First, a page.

Religious Zionism and Kollel

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by R. Gil Student

The issue of kollel study serves as the basis of many heated debates in the Orthodox community. The right wing advance full-time Torah study as the standard while the Modern Orthodox promote work, studying Torah while in college and while working. However, a number of Modern Orthodox communities house local kollelim, sponsored by Yeshiva University, indicating a middle ground that requires elaboration. What is perhaps the founding text of Religious Zionism discusses this issue and demonstrates a nuanced middle position that I think represents the dominant Modern Orthodox view.

In 1862, Rav Tzvi Hirsch Kalischer published his magnum opus, Derishas Tziyon, calling for Jewish settlement in Israel and the reinstitution of animal sacrifices in Jerusalem. The book made waves, generating discussion among leading rabbis for decades. In particular, Rav Kalischer raised funds for the organization Chevras Yishuv Eretz Yisrael, which sponsored the existing settlement in Israel and its proposed expansion.

In the book’s Preface, Rav Kalischer discusses possible objections to his fundraising request. Among them is that the expansion of agricultural work opportunities in Israel would draw its impoverished inhabitants away from studying Torah. Rav Kalischer responds on two levels. First, not everyone in the Israeli settlements are learning Torah. If they work, they will be able to support their local Torah scholars. However, he adds that he is only referring to the elderly and weak. Young, strong men should work the land and study Torah in their free time. The Talmud (Berakhos 35b) quotes Rava as telling people that he did not want to see them in the study hall during the harvest and pressing times of Nissan and Tishrei so they would earn money.

Rav Kalischer adds two more points. First, working in Israel–developing the land–is an additional mitzvah. Second, people who work for a living, who are not compensated for their Torah study, learn with entirely pure intentions. He quotes Tanna Devei Eliyahu Zuta (18) and Berakhos (7a) that someone who works for a living and learns Torah, i.e. who is financially self-sufficient, will be rewarded in this world and the next.

All this seems to argue for kollel for retirees only. Those who are able to work should do so and learn Torah in their free time. In 1866, Rav Kalischer republished Derishas Tziyon with additional comments called Rishon Le-Tziyon. In his additions to the Preface, Rav Kalischer adds more nuance to his position on kollel.

Berakhos (35b) records a debate between R. Yishmael and R. Shimon Bar Yochai. The former believed you should learn Torah when you are not working. The latter believed you should always learn Torah. The Gemara concludes that many tried R. Shimon Bar Yochai’s approach and failed, implying that the proper approach is to work, as stated by the Tanna Devei Eliyahu mentioned above.

Rav Kalischer adds three more points. We have to be realistic: Not everyone who works will rise to the challenge and learn Torah in all his free time. Rav Kalisher quotes the Maharsha’s commentary to Berakhos (17a) that people will inevitably learn different amounts outside of work. As long as their intentions are pure, they will be rewarded equally in heaven.

Additionally, Rav Kalischer expresses concern that a young man will spend all his time working without learning Torah at all. An ambitious worker will set his sights high and spend all his time progressing in his career. When will he learn? Therefore, it is important for a young man to spend time in yeshiva without any worries beyond learning Torah. Kollel has its place for the young, to develop their skills and command of Torah.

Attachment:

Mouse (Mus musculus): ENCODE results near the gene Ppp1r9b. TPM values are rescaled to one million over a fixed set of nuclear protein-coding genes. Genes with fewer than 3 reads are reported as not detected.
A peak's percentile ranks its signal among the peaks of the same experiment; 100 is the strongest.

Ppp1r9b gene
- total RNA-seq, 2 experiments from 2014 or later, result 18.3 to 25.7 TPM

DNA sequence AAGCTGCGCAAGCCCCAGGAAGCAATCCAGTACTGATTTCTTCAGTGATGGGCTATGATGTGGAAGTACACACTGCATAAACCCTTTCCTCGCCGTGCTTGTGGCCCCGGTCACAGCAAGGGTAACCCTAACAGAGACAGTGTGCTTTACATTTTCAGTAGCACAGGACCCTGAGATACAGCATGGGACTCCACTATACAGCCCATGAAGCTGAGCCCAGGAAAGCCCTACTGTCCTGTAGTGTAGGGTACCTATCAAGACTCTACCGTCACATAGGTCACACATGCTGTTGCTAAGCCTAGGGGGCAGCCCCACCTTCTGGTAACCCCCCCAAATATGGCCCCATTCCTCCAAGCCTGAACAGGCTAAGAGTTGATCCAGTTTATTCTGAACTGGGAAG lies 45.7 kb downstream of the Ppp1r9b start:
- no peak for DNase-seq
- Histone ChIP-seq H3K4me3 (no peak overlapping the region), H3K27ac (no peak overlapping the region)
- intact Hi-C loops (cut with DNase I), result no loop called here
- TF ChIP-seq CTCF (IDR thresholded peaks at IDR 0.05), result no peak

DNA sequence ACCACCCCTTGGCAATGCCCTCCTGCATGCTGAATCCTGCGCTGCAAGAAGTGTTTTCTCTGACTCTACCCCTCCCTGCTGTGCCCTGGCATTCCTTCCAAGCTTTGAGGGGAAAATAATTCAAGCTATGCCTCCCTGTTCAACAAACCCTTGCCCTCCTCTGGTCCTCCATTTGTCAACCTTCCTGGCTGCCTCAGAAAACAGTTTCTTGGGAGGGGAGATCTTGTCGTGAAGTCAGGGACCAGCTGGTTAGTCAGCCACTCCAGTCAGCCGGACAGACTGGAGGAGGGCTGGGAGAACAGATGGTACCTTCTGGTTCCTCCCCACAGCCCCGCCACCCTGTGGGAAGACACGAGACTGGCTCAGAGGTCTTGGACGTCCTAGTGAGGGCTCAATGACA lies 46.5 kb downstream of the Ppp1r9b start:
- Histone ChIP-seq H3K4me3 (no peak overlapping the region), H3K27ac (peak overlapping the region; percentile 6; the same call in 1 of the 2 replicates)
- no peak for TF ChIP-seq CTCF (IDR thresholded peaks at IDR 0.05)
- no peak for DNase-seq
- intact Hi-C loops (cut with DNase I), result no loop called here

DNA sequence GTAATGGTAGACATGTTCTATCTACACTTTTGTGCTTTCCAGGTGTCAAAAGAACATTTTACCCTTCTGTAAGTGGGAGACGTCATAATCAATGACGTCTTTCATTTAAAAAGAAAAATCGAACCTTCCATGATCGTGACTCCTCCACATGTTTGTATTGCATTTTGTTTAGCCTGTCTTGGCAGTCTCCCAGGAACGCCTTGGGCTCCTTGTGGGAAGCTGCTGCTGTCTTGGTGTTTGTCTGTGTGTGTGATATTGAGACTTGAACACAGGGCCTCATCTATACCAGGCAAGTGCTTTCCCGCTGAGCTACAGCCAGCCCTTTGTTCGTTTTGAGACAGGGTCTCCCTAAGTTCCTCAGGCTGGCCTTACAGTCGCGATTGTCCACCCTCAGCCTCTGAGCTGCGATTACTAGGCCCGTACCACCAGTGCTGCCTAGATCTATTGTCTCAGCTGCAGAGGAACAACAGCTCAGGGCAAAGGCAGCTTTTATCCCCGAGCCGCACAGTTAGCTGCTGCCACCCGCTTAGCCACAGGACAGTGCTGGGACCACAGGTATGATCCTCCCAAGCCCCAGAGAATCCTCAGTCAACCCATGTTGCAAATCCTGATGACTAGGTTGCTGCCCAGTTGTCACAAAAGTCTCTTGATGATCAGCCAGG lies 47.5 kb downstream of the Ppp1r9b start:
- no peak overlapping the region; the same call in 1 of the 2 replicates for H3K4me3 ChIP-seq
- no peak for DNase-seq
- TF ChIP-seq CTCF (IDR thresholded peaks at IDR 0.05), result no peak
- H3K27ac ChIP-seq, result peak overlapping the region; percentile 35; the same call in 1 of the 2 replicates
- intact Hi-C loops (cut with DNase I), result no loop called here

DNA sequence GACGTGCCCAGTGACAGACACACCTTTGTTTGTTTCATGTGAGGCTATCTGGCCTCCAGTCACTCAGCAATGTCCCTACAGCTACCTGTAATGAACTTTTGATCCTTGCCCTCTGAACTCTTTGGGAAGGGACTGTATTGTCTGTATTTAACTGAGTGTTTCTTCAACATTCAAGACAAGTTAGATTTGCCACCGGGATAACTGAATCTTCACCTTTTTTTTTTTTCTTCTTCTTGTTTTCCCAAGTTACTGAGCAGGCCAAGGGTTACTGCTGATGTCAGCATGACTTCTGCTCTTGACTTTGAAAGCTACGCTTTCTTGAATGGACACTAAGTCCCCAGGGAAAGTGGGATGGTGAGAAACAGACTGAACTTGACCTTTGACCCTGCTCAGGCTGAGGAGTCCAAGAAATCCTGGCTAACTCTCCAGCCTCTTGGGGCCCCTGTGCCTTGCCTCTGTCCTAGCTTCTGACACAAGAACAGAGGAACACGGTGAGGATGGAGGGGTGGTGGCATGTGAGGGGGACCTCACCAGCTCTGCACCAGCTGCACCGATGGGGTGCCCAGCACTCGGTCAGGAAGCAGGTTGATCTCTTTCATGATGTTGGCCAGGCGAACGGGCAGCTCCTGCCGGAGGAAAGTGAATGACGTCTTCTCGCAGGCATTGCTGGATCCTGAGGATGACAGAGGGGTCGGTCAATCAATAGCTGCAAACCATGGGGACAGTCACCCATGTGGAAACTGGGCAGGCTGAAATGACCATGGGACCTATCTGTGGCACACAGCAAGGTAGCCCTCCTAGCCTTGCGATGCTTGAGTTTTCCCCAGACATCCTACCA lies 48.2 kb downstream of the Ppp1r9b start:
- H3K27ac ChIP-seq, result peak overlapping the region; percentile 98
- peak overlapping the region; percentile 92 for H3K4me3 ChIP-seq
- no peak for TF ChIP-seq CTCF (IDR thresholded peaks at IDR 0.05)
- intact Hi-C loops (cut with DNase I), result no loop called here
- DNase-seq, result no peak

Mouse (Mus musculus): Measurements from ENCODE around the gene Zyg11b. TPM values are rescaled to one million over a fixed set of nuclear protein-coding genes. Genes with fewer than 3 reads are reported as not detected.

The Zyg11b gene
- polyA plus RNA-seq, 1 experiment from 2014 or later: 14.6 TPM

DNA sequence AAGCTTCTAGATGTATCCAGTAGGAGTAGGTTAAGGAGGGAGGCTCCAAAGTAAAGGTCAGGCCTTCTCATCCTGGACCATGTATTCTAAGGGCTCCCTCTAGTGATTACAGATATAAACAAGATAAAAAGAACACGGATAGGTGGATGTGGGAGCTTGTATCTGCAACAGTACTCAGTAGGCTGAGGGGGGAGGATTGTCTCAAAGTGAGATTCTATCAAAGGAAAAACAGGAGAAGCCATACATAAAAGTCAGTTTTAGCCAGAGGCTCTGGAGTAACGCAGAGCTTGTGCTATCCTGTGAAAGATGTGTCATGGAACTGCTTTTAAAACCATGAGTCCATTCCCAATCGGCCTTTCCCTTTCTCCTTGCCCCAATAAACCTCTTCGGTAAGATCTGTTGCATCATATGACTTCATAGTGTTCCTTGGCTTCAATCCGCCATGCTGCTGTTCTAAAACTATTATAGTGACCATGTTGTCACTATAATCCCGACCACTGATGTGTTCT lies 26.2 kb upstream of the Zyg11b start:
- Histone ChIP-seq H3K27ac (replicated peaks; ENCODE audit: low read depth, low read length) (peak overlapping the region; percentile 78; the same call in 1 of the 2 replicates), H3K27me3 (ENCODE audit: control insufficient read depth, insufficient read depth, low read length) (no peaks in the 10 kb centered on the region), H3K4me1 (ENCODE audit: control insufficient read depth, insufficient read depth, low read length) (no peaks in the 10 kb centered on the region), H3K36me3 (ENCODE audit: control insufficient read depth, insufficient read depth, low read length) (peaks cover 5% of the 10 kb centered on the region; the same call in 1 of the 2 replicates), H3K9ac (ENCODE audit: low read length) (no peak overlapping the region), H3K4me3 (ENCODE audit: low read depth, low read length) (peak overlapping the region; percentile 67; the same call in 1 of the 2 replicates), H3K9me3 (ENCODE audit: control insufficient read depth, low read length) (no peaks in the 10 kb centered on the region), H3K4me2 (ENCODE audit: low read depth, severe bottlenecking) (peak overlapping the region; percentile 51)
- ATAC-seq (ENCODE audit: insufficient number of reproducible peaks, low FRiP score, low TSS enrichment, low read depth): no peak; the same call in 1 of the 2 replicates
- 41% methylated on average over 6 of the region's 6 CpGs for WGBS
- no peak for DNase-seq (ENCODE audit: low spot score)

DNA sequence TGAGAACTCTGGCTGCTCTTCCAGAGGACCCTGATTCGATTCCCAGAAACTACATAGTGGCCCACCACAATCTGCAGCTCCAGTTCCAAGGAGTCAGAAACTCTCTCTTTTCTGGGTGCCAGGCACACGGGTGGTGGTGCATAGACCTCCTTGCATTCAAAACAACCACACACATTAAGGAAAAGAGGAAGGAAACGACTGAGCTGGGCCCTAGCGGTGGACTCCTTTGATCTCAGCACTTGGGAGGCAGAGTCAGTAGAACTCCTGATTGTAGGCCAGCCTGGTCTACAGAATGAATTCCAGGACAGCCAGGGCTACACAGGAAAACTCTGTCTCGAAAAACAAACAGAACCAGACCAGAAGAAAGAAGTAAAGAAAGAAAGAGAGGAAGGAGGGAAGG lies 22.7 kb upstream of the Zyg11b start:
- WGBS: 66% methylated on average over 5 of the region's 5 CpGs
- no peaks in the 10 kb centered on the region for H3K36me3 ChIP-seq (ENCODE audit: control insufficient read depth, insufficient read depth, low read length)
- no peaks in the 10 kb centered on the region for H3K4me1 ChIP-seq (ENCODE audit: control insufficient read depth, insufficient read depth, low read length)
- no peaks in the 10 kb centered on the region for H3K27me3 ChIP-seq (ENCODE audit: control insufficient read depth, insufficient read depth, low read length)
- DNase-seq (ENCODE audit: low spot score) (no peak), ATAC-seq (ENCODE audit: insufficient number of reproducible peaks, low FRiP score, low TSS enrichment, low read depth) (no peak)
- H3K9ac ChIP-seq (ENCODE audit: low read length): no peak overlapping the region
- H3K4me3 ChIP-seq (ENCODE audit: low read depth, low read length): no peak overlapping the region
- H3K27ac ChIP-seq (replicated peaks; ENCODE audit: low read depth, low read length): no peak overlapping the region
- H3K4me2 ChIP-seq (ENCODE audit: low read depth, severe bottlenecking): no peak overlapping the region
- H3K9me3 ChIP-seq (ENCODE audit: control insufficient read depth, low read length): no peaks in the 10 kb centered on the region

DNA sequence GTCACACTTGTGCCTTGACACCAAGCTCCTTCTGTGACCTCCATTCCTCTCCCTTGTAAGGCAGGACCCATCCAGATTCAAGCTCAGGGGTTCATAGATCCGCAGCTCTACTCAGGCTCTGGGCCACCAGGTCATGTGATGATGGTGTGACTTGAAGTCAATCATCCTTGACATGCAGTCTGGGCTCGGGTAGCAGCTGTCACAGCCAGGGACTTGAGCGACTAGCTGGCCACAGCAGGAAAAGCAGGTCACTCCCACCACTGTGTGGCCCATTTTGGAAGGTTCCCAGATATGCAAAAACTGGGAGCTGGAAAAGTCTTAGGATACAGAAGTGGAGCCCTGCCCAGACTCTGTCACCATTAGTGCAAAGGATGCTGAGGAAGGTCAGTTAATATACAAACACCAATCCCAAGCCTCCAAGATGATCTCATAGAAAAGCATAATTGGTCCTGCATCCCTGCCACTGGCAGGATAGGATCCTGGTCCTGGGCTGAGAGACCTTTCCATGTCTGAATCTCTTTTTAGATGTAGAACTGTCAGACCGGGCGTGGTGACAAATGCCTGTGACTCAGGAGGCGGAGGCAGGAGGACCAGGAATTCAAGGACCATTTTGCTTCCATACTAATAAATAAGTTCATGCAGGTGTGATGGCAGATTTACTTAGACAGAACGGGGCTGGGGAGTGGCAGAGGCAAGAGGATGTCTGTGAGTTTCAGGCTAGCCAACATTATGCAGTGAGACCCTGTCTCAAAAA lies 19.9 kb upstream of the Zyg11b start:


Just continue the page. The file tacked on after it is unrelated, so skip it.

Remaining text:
However, some people will show such dedication to Torah that they should dedicate their lives to learning it full time. Rav Kalischer states that none of his comments refer to those who rise on the ladder of spirituality and permanently find their place in the study hall. Such people should learn Torah without restriction.

In the end, Rav Kalischer’s view seems to be that full-time yeshiva and/or kollel is appropriate for the young, the old and those few unique individuals who exhibit exceptional devotion and promise. The majority of people should spend the majority of their lives working, contributing materially to society and learning Torah as much as possible in their free time. In practice, much of the Chareidi world–particularly outside of Israel–functions this way, as well. However, they see kollel study as the ideal while Rav Kalischer, and the Modern Orthodox community, sees working as the ideal.

About Gil Student

Rabbi Gil Student is the Editor of, a leading website on Orthodox Jewish scholarly subjects, and the Book Editor of the Orthodox Union’s Jewish Action magazine. He writes a popular column on issues of Jewish law and thought featured in newspapers and magazines, including The Jewish Link, The Jewish Echo and The Vues. In the past, he has served as the President of the small Jewish publisher Yashar Books and as the Managing Editor of OU Press. Rabbi Student currently is serving his third term on the Executive Committee of the Rabbinical Council of America and also serves as the Director of the Halacha Commission of the Rabbinical Alliance of America. He serves on the Editorial Board of Jewish Action magazineand the Board of OU Press. He has published four English books, the most recent titled Search Engine volume 2: Finding Meaning in Jewish Texts -- Jewish Leadership, and served as the American editor for Morasha Kehillat Yaakov: Essays in Honour of Chief Rabbi Lord Jonathan Sacks.

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